Writers: Nicolas Wingding Refn, Mary Laws, Polly Stenham
Cast: Elle Fanning, Jena Malone, Bella Heathcote, Abbey Lee, Keanu Reeves, Christina Hendricks
Running time: 118mins
What’s the story: Jesse (Fanning), a young small town girl hits the bright lights of LA seeking her fortune as a runway model. Supported by make-up artist Ruby (Malone), Jesse becomes the target of jealous fellow models Gigi and Sarah (Heathcote and Lee) and menaced by an intimidating motel manager (Reeves).
What’s the verdict: Intoxicating, dazzling, erotic and mysterious. OR: head-scratching, ponderous guff. Yep, director Nicolas Winding Refn’s second film to be booed at Cannes is as marmitey as could be expected.
After skewering machismo in both the Oscar-nominated Drive and his first Cannes ‘boo recipient’, Only God Forgives, Refn (along with his women co-writers) targets the commercialisation culture of the female body and the literal extremes of consumerism.
The result is this year’s Black Swan. Or America’s Next Top Model directed by David Lynch. Both are warm recommendations by the way.
On paper the plot is as size-zero as Jesse’s nemeses Gigi and Sarah, but the joy is in Refn’s telling, the Dane delivering his most directed film to date. A gorgeous, grisly panoply of Argentoesque colour design, Kubrickian camerawork, and Aronofskyified editing, set to Cliff Martinez’s Tangerine Dream-y score that lends the whole thing a weird sci-fi frisson.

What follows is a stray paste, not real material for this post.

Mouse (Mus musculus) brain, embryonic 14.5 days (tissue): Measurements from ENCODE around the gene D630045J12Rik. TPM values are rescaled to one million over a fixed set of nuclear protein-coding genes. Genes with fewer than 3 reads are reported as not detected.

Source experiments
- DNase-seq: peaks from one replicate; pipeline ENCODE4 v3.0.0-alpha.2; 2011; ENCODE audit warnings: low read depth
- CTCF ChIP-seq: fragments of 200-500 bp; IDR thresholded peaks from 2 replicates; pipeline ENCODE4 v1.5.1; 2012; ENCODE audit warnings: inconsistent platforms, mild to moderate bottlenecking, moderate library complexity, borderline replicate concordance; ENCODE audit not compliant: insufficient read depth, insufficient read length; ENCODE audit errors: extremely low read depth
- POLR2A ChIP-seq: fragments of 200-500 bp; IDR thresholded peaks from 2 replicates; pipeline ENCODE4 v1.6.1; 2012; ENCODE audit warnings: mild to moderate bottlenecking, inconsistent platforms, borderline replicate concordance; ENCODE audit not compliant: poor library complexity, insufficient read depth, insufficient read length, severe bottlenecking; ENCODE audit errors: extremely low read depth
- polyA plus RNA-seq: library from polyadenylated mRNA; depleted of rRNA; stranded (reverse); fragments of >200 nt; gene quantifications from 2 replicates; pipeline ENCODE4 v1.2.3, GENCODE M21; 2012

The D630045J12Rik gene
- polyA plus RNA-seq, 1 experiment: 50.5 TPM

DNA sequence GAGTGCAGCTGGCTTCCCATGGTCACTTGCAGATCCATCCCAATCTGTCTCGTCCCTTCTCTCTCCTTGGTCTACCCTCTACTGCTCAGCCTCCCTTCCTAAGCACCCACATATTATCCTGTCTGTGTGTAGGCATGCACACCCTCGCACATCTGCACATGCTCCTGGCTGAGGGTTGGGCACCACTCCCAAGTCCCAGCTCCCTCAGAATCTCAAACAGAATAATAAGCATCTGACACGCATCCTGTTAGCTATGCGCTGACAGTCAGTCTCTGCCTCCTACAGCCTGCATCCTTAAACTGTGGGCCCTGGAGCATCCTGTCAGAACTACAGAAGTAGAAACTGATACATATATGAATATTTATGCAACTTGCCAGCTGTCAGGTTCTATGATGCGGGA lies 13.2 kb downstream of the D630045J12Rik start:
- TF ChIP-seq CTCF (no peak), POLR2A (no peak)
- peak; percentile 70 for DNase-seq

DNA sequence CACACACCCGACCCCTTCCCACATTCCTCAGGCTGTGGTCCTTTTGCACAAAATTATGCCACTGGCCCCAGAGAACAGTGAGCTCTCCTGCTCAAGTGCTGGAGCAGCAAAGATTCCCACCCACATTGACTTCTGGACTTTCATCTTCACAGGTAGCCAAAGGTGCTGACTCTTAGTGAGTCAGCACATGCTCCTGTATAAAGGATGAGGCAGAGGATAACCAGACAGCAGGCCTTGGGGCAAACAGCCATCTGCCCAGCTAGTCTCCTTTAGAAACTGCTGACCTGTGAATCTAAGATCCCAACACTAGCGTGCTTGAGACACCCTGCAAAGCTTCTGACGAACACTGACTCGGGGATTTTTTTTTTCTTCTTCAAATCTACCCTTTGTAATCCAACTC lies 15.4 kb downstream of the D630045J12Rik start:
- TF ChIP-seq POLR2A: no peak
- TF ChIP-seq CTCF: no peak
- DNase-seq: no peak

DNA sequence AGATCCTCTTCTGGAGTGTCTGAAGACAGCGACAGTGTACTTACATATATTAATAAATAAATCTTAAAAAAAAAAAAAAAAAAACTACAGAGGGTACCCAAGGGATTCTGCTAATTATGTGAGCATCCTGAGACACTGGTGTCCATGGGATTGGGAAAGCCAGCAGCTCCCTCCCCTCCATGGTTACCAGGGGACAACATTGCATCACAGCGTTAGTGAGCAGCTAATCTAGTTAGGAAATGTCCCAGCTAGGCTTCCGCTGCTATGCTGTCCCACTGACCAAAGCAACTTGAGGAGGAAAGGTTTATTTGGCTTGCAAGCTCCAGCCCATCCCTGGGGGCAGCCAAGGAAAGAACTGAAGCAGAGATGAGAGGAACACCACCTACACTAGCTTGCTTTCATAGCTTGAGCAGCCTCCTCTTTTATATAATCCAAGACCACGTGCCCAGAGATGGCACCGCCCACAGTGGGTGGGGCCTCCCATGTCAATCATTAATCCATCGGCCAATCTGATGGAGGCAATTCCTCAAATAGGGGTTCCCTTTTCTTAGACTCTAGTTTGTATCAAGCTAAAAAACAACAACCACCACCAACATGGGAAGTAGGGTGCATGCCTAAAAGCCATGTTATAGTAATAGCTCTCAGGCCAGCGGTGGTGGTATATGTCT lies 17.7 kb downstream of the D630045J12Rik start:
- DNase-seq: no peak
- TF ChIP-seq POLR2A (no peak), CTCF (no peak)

Despite the gaudy LA nightlights and bleached out sunny days (vividly painted onto the screen by cinematographer Natasha Braier), The Neon Demon is dark and darkly comic. Chats in a nightclub’s ladies’ loo drip with venom, a runway audition is an exercise in squirmy awkwardness, photoshoots are quietly threatening, a knife-based home invasion mashes the surreal with the unwatchable. Even the recurring symbolic triangles that litter the set design seem intent on causing harm.
Like Ryan Gosling in Drive and OGF, Elle Fanning is captivating and inscrutable, flashes of anger betraying her passive gaze. Malone, Heathcote and Lee also impress as the women in Jesse’s life, possibly the personifications of a mountain lion that appears in Jesse’s motel room, Cat People style. In a rare bad guy role, Reeves has a mean-eyed ball as a sleazy motel manager cut from the same cloth as Harvey Keitel’s pimp in Taxi Driver.
For those worried The Neon Demon will match Drive for sudden, graphic violence, worry not, there’s nothing here to flip the stomach. Those worried The Neon Demon is a tame double XX chromosome retread of Drive, worry not, the final act mayhem is just as memorable, Refn’s camera observing outrageous moments far beyond the orbit of most movies.
Now, could Nic team up with Ben Wheatley sharpish?